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Biogeochemistry

On a mission to partition: the likelihood of flame retardants to bind to marine organic matter

Wei-Haas, M. L., Hageman, K. J., & Chin, Y.-P. (2014). Partitioning of Polybrominated Diphenyl Ethers to Dissolved Organic Matter Isolated from Arctic Surface Waters. Environmental Science & Technology. doi:10.1021/es405453m

Background

Polybrominated diphenyl ethers (PBDEs) are brominated flame retardants that are classified as persistent organic pollutants (POPs) and found ubiquitously in the environment. They are now banned in many regions of the world, however certain mixtures of PBDEs are still widely produced and used in the United States and can be found in all sorts of products from couches to roof shingles to pajamas.

Marine dissolved organic matter (DOM) is a complex mixture of organic matter found in seawater. Largely it consists of (and as such is measured by) a huge pool of organic carbon in the oceans that is of a very small size that can pass through a very small filter (i.e. < 0.5 microns). However it is important to note that in addition to carbon, there are thousands of complex molecules within the DOM pool that often make it difficult to completely characterize.

PBDEs are largely hydrophobic molecules, meaning they hate the water. Thus, they are much more likely to bind or sorb to something they have a greater affinity, or liking, to such as organic matter or fatty tissues in organisms (e.g. fish or humans). There are various different methods we can use to measure how likely organic contaminants, such as PBDEs, are to be bound or sorbed to a certain material – these are referred to as partition coefficients, and are usually denoted with the letter “K.” When you see Kow, it is referring to the partitioning between octanol and water, or the ratio of the compound you will find in octanol versus water. Octanol in many cases is used as a proxy, or substitute, for fatty tissue; so if you see a compound with a high Kow, you might expect that it will really want to be in an organism versus the water. In a similar sense, a compound Koc, is the ratio of a contaminant you see in organic carbon versus water. In most cases, compounds with high Kow values will also have high Koc values. This study aims to find Kdoc values for 6 different PBDEs, which means the focus it only on the dissolved component of organic carbon.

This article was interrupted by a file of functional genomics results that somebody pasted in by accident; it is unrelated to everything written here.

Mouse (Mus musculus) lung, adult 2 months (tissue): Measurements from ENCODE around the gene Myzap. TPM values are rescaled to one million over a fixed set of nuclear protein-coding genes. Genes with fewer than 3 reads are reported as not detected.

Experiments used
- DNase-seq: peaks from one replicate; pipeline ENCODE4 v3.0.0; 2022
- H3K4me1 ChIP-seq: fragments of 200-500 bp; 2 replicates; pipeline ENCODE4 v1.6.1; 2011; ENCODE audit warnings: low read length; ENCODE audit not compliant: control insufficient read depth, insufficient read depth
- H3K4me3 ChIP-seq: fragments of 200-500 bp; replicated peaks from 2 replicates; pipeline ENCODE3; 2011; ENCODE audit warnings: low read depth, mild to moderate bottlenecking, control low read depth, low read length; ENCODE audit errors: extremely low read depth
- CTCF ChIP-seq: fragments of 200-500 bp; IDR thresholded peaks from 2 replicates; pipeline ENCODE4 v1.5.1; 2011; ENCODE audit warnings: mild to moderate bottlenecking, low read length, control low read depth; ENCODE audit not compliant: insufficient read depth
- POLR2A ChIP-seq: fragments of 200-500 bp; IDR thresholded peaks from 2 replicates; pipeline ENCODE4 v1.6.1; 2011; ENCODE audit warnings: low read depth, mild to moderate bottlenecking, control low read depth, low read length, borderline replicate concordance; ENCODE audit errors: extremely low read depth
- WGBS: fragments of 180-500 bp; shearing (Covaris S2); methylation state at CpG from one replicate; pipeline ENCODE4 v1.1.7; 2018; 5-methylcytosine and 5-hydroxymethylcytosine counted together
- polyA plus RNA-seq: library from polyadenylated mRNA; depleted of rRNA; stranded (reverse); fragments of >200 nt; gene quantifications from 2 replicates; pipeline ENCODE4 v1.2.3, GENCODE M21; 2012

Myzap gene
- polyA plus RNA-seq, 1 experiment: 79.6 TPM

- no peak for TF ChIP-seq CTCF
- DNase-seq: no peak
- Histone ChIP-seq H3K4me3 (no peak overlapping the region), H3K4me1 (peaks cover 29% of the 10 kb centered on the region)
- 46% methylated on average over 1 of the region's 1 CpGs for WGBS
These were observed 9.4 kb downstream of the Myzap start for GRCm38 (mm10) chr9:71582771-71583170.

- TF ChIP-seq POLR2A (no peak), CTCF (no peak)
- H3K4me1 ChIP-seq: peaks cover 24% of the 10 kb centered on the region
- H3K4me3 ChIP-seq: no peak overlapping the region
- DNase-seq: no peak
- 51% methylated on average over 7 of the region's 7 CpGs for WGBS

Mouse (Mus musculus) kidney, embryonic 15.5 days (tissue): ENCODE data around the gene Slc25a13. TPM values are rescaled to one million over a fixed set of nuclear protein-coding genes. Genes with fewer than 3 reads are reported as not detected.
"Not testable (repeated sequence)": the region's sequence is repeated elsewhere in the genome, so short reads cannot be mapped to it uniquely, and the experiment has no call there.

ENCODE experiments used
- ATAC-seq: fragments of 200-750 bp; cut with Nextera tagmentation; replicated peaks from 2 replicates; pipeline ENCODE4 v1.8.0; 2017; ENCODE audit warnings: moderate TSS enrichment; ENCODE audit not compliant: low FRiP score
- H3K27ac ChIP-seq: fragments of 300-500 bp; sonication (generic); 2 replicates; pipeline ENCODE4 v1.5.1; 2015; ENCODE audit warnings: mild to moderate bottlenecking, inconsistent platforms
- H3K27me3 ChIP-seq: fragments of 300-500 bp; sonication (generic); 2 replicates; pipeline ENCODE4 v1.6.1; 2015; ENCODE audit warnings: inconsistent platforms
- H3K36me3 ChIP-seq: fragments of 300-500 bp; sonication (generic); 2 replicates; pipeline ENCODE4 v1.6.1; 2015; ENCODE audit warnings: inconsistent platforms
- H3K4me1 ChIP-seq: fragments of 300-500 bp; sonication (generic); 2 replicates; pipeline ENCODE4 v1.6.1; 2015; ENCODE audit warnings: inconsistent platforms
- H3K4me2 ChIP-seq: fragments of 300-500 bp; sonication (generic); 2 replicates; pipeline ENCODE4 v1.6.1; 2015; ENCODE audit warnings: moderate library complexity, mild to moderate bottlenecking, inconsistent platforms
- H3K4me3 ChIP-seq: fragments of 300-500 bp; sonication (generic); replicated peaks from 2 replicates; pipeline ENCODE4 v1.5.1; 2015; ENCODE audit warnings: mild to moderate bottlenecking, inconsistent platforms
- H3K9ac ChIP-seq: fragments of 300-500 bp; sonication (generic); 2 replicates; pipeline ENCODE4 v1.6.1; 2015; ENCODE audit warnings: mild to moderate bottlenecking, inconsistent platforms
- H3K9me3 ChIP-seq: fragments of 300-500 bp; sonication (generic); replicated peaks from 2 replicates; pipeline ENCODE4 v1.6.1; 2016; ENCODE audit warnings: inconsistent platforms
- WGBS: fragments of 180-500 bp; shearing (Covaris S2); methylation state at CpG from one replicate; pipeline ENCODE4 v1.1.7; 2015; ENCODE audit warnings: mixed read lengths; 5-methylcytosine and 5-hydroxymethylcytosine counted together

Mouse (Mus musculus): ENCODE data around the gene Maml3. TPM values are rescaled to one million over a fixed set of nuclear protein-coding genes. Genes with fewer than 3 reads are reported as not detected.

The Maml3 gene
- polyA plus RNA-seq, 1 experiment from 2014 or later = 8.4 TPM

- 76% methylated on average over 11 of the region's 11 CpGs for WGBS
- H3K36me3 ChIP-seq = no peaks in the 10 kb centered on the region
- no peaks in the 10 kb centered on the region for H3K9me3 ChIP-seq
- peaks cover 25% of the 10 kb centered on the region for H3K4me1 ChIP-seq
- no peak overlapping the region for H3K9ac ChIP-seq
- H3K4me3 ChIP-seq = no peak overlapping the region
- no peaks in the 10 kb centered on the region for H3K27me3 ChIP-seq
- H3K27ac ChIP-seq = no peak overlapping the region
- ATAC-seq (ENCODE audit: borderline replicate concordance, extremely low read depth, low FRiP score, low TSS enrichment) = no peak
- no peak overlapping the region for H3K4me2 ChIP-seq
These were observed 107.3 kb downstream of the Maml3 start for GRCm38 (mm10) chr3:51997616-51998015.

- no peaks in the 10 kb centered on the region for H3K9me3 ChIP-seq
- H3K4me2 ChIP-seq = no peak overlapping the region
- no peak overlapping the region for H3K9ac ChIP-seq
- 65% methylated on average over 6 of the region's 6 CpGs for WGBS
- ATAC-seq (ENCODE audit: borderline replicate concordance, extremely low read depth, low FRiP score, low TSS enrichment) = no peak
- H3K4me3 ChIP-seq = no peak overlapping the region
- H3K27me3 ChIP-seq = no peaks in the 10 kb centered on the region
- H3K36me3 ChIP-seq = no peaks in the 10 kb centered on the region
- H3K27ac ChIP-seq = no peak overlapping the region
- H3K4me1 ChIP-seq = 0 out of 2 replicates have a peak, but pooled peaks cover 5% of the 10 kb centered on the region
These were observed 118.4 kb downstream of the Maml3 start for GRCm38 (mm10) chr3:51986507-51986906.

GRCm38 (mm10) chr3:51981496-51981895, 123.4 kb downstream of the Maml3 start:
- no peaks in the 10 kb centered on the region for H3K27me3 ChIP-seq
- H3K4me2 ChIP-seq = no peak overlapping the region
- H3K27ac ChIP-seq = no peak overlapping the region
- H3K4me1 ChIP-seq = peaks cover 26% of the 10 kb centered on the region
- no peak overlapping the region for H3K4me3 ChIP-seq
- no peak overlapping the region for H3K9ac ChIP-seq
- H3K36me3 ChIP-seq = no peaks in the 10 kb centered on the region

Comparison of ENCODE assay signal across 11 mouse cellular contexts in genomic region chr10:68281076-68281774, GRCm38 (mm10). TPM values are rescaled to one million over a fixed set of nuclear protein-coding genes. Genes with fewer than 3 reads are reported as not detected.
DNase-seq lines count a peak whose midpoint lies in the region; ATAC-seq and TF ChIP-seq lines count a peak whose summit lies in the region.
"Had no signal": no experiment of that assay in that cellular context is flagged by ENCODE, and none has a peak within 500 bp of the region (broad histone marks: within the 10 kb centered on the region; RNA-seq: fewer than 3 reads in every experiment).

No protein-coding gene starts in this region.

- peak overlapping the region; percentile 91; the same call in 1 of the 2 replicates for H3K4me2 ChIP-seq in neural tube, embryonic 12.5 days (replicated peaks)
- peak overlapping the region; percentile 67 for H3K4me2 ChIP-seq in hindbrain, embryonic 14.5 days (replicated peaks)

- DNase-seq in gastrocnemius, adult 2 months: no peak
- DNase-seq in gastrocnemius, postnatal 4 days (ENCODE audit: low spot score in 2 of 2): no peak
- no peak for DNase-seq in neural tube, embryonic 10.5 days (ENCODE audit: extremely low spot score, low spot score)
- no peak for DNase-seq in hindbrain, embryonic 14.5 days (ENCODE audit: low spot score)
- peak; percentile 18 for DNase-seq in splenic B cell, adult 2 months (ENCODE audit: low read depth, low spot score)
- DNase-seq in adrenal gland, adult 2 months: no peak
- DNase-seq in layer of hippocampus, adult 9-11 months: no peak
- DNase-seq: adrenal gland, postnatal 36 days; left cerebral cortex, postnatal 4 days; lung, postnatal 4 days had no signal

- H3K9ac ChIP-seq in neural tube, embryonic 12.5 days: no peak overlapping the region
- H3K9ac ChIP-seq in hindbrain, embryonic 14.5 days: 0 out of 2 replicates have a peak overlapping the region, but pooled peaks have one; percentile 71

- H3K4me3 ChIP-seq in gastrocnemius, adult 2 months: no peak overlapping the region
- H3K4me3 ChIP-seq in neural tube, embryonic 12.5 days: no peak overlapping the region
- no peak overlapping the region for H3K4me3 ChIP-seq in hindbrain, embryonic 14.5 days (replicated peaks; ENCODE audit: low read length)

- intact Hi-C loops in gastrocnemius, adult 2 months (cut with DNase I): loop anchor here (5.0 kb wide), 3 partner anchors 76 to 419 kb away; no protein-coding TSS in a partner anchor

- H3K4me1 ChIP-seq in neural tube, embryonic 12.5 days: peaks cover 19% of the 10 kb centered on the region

Wei-Haas - BDE structure image

This Study

Since we know PBDEs are largely hydrophobic and don’t like to exist in water, we want to know where they might end up. Some options, and often where we find them, are bioaccumulating up the food chain through organisms and binding to sediment. The authors of this paper focus on the Arctic environment and investigate dissolved organic matter (DOM) and the interaction that PBDEs might have with it. Interactions have been proven in the past between DOM and other hydrophobic contaminants that link to altered environmental mobility, bioavailability, and degradation in the environment. If PBDEs, which have typically high Kow values, are likely to bind to DOM, their transport and fate may be greatly affected.

How they did it

DOM is extremely complex and its composition may vary, depending on the region of interest.  Structures of DOM can range from high aromaticity and molecular weight, which often comes from land-derived sources, to low aromaticity and molecular weight, which is often indicative of marine sources such as phytoplankton and microbial action. In simpler terms, the level of complexity of DOM can affect the sorption of hydrophobic contaminants, such as PBDEs.

The authors collected and isolated DOM from the North Slope of Alaska using what’s called a ‘solubility enhancement method and PPL solid phase extraction cartridges’ (fancy terminology for the lab work performed), choosing to look at the interactions of 6 PBDE congeners or varying bromination (BDE-28, -47, -77, -99, -153, and -190) with the isolated Arctic DOM as well as laboratory standards. They analyzed their observations and compare them to predicted values using what’s called a poly-parameter linear free energy relationship, or pp-LFER. This is basically just a way of plotting a combination of various parameters of the compounds (such as how many hydrogens it’s willing to donate or accept) in logarithmic form to come up with a KDOC.

What they found

DOM concentrations in the Arctic surface waters are high and high Kdoc values were measured for the PBDEs observed in this study. When you link high amounts of DOM and high Kdoc values, you can get as much as 70% of the dissolved mass of higher brominated PBDEs partitioning to DOM, which may largely affect the fate and bioavailability of the compound.

Wei-Haas Figure 4

It is clear that PBDEs are unique and do not always follow the same trends as observed in other hydrophobic compounds. However, certain trends observed were that the Log Kdoc increased with increasing bromine substitution, but when looking at molecules with the same number of bromines, the Log Kdoc  may also be affected by the position of the bromine on the molecule (i.e. if it’s in the “ortho” position on the molecule). Values determined for KDOC in this experiment are 1-2 orders of magnitude lower than what has been reported previously in the literature, which illustrates the complexity of aquatic DOM and demonstrates that using laboratory derived standards for organic matter may not always be the best option.

 

Erin Markham
Erin received her B.S. in Environmental Science from the University of Rhode Island in 2010 and is currently working towards her Masters at the University of Rhode Island’s Graduate School of Oceanography. Her current research involves persistent organic pollutants in the Atlantic Ocean.

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